There are legal reasons why terms of licence contained in PLAs could be considered as confidential within the framework of the Act. It is very clear from the proviso to Section 69(4) of the Act that in case of a licence granted under a patent, the controller shall, if so requested by the patentee or licensee, take steps for securing that the terms of the license are not disclosed to any person except under the order of a court. This proviso stems from the requirement in section 69(4) to supply to the Controller of Patents copies of all agreements, licenses and other documents affecting the title to any patent or any license. Registration of a patent assignment/ license or any other kind of document connected to the transmission of ownership or entitlement is mandatory under 69(1) and (2) (read with Rule 90 and 91). FORM 16 provides a mechanism through which such registration is made possible. It is pertinent to note that FORM 16 must be accompanied by a certified copy of a PLA. Any failure to register such a contractual document shall not be admitted by the Controller of Patents or by any court as evidence of title, unless for reasons to be recorded in writing [section 69(5)].

Pertinently, the Ayyangar Report emphasises the importance of confidentiality of PLAs in Para 760 by stating that “[t]o allay any fears regarding disclosure of trade secrets the clause might provide that the terms of the agreement filed before the Controller should be kept confidential and should not be open to public inspection except under the orders of Court on the lines of Section 49 (5) of the Trade and Merchandise Marks Act, 1958 in respect of agreements as to registered user. Needless to say that this last provision can apply only to voluntary licenses.” In fact, the Ayyangar Report did suggest a provision exactly identical to Section 69(4) proviso of the current Act. From a historical perspective, it is clear that confidentiality has a strong grounding in the Indian Patent Act, 1970.

There is no readily available information to ascertain if patentees/licensees in India regularly file FORM 16 to register their licenses. It is doubtful if the Indian patent office has put in place an apparatus to maintain the confidential nature of PLAs. Furthermore, the Act or the Rules do not suggest how a request for non-disclosure of PLAs must be accompanied with FORM 16. However, it is clear that the proviso to Section 69(4) mandates non-disclosure of registered PLAs when accompanied with a confidentiality request at the time of such registration through FORM 16. Hence, any contrary requirement in FORM 27 to disclose the otherwise confidential terms of license contained in PLAs that is secured through a request made the patentee under the proviso to Section 69(4) militates against the clear mandate of the Act. Furthermore, in such cases the patent office may already have access to the confidential terms of PLAs, thereby negating the need for an additional disclosure under FORM 27 of specific details of licensing terms contained in those PLAs.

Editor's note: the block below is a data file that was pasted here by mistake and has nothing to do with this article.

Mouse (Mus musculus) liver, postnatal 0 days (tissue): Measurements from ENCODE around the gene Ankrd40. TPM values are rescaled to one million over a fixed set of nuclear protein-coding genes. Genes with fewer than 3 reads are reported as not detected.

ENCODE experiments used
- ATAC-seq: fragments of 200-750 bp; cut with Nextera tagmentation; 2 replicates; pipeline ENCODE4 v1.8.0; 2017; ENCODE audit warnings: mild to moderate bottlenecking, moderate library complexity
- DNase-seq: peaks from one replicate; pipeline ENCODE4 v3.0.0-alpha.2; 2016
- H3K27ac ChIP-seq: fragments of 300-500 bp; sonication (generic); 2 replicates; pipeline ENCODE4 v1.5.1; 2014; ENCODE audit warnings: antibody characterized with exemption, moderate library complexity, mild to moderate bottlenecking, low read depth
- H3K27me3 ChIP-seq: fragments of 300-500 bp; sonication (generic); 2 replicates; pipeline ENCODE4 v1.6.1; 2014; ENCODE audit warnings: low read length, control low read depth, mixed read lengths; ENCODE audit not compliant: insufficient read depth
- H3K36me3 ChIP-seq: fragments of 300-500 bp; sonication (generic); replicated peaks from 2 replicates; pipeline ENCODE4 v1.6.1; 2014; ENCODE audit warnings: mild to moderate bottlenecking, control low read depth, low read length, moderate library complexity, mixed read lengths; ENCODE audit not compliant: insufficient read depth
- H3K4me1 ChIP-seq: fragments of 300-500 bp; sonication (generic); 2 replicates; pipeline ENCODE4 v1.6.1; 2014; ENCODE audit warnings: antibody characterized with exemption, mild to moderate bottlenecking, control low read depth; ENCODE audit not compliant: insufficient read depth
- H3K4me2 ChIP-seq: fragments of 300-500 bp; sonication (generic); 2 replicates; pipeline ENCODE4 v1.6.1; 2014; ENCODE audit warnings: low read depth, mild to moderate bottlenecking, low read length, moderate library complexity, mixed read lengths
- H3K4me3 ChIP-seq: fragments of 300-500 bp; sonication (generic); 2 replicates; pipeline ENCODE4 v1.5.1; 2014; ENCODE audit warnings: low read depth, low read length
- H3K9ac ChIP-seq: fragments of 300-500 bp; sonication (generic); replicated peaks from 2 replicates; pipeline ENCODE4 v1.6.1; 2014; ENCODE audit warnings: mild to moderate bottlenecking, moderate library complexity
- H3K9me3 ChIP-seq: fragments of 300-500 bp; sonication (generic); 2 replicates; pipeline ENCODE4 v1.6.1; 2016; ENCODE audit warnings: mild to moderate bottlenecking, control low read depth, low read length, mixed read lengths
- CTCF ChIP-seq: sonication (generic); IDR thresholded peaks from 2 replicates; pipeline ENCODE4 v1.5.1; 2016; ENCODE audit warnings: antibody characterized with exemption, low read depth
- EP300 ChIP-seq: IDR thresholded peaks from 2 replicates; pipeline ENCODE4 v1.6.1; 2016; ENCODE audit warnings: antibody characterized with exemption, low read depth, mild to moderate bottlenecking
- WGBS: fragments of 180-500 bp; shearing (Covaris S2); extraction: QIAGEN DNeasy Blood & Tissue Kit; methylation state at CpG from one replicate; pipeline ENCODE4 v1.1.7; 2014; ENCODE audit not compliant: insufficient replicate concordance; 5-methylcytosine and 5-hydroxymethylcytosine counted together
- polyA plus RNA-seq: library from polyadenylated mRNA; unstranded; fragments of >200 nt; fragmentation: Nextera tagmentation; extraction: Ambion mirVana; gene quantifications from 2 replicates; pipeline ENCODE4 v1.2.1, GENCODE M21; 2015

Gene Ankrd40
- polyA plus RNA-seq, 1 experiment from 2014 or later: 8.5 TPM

There could be a large number of cases where patentees may not have submitted FORM 16 along with a confidentiality request. Perhaps, it is for this reason that Section 146(3) of the Act and Rule 131(3) vests discretion in the Controller to publish information received by him under FORM 27. Even where the Controller requires such disclosure from time to time during the continuance of the patent under Section 146(1) (different from the annual disclosure requirement under Section 146(2)), it is clear that the Controller has discretion not to publish such information, which may include the confidential licensing terms of PLAs.

Broader Implications of Disclosing Confidential PLAs terms in FORM 27

In some recent patent infringement cases involving Standard-Essential Patents (SEPs- standards such as 3G/4G encumbered by patents held by multiple companies), Indian courts have ordered “confidentiality clubs” so that confidential information on licensing terms and other information such as claim charts may not be disclosed. Such confidentiality clubs have a limited number of nominees of the litigating parties and few external experts. The members of the club are bound by confidentiality orders passed by the Court, which requires them not to disclose “…patent license agreements to anyone else or anywhere else, including in other legal proceedings, oral and written communications to the press, blog publications etc., so that the spirit of the confidentiality regime would be preserved.” [Ericsson v. Lava Delhi High Court 2016]. Any contrary requirement to disclose the confidential licensing terms under FORM 27 beyond the current requirements would nullify the need for confidentiality clubs ordered by the Hon’ble courts in some of these SEPs matters.